NEW YORK — A mathematician from Princeton University claims to have solved the most famous problem in mathematics with a dense, 200-page argument proving a centuries-old theorem, a colleague said Wednesday.

"When we heard it, people started walking on air," said Simon Kochen, chairman of the Princeton mathematics department. "It was an incredible feeling that this has been done after all this time."

The proof was presented Wednesday at a conference of mathematicians at Cambridge University in England by Andrew Wiles, a Princeton mathematics professor. Wiles couldn't be reached Wednesday night in Cambridge.

Now, for Wiles, the waiting begins. Experts will spend days poring over his argument, trying to find flaws.

"There have been proofs claimed in the past, and eventually somebody found an error. Until it's checked and actually published, it's hard to say," said Tom Apostol, a mathematician at Caltech, in Pasadena.

"A lot of us believe the theorem is true, and we think a proof is going to come up eventually, and maybe the time is right," said Apostol, when told of the claim. "I hope it's correct. It will be a very exciting chapter in the history of mathematics."

The theorem--actually a conjecture--was stated by the French mathematician Pierre de Fermat, who with Rene Descartes was considered one of the leading mathematicians of the 17th Century.

The problem is intriguingly simple: If "n" represents any whole number larger than two, there is no solution to the equation "x to the nth power plus y to the nth power equals z to the nth power."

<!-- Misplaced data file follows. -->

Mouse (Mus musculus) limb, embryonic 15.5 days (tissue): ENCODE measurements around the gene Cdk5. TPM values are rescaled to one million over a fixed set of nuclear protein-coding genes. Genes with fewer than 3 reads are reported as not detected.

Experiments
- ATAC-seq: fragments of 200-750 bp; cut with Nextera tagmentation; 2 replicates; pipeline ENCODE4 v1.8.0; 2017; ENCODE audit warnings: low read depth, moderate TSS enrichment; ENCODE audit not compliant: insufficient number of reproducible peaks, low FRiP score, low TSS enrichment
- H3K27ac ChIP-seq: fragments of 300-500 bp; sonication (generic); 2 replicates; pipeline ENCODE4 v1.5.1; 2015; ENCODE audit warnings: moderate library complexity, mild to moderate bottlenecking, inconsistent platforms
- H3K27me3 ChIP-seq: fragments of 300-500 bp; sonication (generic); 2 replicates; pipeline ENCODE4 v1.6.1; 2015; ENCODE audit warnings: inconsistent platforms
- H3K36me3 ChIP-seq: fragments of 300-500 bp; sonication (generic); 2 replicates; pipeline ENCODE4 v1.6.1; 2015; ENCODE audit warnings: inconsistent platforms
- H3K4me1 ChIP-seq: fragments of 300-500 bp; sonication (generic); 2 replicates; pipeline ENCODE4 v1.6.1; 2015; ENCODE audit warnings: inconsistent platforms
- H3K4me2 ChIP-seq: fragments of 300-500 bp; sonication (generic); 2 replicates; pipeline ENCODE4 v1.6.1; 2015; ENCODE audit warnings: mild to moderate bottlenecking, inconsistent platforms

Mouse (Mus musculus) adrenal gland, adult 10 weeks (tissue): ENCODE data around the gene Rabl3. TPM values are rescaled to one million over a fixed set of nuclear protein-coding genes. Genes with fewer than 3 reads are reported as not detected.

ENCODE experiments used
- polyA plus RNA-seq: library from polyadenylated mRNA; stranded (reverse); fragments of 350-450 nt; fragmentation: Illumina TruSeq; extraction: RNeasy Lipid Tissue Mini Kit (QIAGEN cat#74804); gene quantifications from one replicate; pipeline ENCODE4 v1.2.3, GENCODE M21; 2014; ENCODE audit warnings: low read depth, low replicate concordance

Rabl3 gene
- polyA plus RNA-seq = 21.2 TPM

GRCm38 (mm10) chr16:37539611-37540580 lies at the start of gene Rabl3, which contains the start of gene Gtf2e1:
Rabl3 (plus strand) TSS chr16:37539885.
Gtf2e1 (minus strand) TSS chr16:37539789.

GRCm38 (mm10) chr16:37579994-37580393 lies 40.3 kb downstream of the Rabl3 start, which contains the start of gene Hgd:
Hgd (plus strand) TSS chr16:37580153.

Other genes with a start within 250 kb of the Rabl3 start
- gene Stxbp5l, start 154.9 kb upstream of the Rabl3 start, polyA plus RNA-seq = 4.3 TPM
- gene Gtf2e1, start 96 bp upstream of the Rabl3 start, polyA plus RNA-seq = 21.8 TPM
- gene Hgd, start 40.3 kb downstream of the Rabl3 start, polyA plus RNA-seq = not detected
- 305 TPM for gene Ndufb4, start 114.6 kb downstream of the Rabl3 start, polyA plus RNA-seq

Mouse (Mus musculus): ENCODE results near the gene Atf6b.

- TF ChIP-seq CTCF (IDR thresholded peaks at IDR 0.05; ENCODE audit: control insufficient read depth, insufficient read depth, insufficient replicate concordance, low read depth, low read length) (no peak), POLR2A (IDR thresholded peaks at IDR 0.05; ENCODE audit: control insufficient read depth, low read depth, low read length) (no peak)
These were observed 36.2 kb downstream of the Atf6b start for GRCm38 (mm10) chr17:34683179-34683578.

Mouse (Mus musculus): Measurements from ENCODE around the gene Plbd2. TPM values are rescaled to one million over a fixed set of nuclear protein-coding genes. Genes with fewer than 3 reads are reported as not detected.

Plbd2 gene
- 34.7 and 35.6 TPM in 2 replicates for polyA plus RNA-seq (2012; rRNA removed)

There are solutions if "n" equals two--for example, three squared (9) plus four squared (16) equals five squared (25). But if "n" equals three or more, according to Fermat, there are no solutions.

"This is something you could state to a high school boy, but it's so, so difficult to prove," Kochen said.

Interest in the problem has been especially keen because of a mischievous note Fermat left in the margin of a book. He claimed he had found an "admirable proof of this theorem, but the margin is too narrow to contain it."

"Most people don't anymore believe he had a proof for the general case," Kochen said.

Fermat did prove the truth of the theorem in certain special cases, as have others.

In 1988, a Japanese mathematician, Yoichi Miyaoka, stunned the mathematical world when he claimed an overall proof, only to find the claim wither under scrutiny.

Wiles' proof relies on the work of scores of mathematicians over the centuries, but it adds a conceptual breakthrough, Kochen said.

"There are many others whose work Wiles had to use," Kochen said. "He was throwing the kitchen sink at it, using all kinds of techniques that had been developed in recent years." Wiles has been working on the problem for five years, Kochen said.